Skip to main content

Why Balloons Rise and Apples Fall – Jeff Stewart ****

In this quite short book, Jeff Stewart gives us the basics of physics in easy, digestible terms. If your memory of physics from school is dull, a) you had a bad physics teacher and b) Stewart’s version will be a refreshing surprise.
From the point of view of popular science writing, Stewart fills a gaping hole – and I’m really pleased to see it. Authors like to bang on about the latest theories and the most weird and wonderful stuff. That’s fine, but it means there are very few popular science titles taking on the basic meat and two veg of physics – and this is exactly what Stewart does. At just the right level for the beginner he runs us through all the classical physics that no one bothers with, yet is at the heart of everyday life.
So we have Newton’s laws, energy, power, electricity, magnetism. All that good stuff that you may not even have had properly at school if you did general science. This is highly laudable.
I do have a couple of hesitations. One is very personal. Stewart’s style is one I am more comfortable with in children’s books than one aimed at adults, as this is. It is very jokey. All the time we get (to pick one at random) little comments like ‘… would be like thirty of the nuclear bombs dropped on Nagasaki all going on at once. And that’s going to hurt, even if you’ve got your plastic lab glasses and rubber gloves on.’ Yerrrs. Some people will love this style, but it really puts my back up. Whenever I put a joke in one of my books, the editor politely suggests I remove it – and he’s right.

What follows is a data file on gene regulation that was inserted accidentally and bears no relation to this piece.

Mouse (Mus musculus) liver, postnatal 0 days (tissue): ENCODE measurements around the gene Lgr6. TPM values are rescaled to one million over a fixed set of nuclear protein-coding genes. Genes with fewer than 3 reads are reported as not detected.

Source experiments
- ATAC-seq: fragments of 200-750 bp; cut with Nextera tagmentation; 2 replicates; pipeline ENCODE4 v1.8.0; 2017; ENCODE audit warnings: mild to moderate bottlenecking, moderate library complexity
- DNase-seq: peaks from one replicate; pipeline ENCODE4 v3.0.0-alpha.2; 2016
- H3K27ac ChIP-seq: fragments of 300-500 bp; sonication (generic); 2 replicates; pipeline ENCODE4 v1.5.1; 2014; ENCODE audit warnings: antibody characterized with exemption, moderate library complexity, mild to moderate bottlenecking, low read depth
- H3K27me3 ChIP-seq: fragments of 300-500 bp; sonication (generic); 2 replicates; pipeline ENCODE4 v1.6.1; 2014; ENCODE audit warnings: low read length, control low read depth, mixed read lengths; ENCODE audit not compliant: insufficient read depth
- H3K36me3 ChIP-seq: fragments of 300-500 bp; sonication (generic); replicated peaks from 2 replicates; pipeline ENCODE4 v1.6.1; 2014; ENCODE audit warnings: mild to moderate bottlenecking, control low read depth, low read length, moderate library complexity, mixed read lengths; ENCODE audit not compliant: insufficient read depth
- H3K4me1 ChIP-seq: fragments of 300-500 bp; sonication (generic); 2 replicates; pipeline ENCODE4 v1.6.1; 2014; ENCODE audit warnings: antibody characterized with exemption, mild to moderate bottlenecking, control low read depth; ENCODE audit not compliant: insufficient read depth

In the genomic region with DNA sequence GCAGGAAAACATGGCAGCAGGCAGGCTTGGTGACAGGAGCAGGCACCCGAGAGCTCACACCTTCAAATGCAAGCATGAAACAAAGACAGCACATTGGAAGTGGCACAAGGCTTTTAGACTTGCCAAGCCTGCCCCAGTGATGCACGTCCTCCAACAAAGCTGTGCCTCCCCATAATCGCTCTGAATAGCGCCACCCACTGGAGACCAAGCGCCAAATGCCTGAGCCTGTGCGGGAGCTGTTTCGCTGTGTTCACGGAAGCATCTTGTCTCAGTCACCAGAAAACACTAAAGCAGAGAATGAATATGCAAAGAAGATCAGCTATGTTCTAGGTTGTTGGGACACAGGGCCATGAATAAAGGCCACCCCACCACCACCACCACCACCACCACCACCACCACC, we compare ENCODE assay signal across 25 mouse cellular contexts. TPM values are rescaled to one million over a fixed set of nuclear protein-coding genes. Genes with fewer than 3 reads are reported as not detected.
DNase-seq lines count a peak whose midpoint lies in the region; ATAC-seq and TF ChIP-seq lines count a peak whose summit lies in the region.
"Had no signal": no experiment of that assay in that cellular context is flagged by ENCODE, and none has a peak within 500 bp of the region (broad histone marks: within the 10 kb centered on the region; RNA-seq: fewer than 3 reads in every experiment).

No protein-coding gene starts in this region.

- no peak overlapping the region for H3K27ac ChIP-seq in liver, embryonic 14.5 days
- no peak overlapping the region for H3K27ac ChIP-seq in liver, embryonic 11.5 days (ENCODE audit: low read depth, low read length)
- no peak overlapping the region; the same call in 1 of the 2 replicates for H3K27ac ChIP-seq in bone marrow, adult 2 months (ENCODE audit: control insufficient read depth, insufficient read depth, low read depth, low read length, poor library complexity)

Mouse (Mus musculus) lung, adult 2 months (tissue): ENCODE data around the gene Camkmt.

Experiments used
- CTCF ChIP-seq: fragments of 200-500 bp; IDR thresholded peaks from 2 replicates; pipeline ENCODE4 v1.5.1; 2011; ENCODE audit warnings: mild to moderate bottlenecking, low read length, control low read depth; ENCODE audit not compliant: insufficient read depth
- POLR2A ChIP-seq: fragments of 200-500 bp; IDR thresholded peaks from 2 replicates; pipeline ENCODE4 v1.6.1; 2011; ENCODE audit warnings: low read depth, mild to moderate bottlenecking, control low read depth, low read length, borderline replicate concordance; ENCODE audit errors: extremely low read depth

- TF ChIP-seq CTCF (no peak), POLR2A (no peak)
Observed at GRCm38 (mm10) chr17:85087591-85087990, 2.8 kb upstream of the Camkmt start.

The other issue is that after doing a good job on classical physics, he really rather rushes through 20th century physics. The chapter on relativity isn’t too bad, but the quantum physics chapter is very sketchy and the final chapter labelled ‘the universe’ is a bit of a mess. It contains the only obvious factual errors – he says that Hubble discovered the Andromeda galaxy in 1925, but it was known of a good 1,000 years before, and Herschel in the 18th century even suggested it was another Milky Way, i.e. another galaxy. He also makes the factual error of saying that ‘Andromeda – and everything else in the universe – is getting further away from us all the time.’ In fact the Andromeda galaxy is heading towards us, as it’s close enough for gravitational attraction to be stronger than the expansion of the universe.
There’s also a very tangled sentence about Grand Universal Theories, where he tantalisingly says that Mark Hadley devised what (by implication) is a better GUT than string theory in the 1990s, but it’s ignored because ‘it could be argued a thousand scientists are working on their GUTs simply because a thousand scientists are working on their GUTs – and because the best way to get funding for your GUT work is for a bunch of other scientists to agree that what you’re working on is worth the massive grant your GUT needs.’ I know what he’s trying to say, but it’s hard to understand it from that.
If you consider the last couple of chapters an epilogue and concentrate on the rest, though, this is an excellent little book for putting across the basics of classical physics to the uninitiated, and as such deserves praise.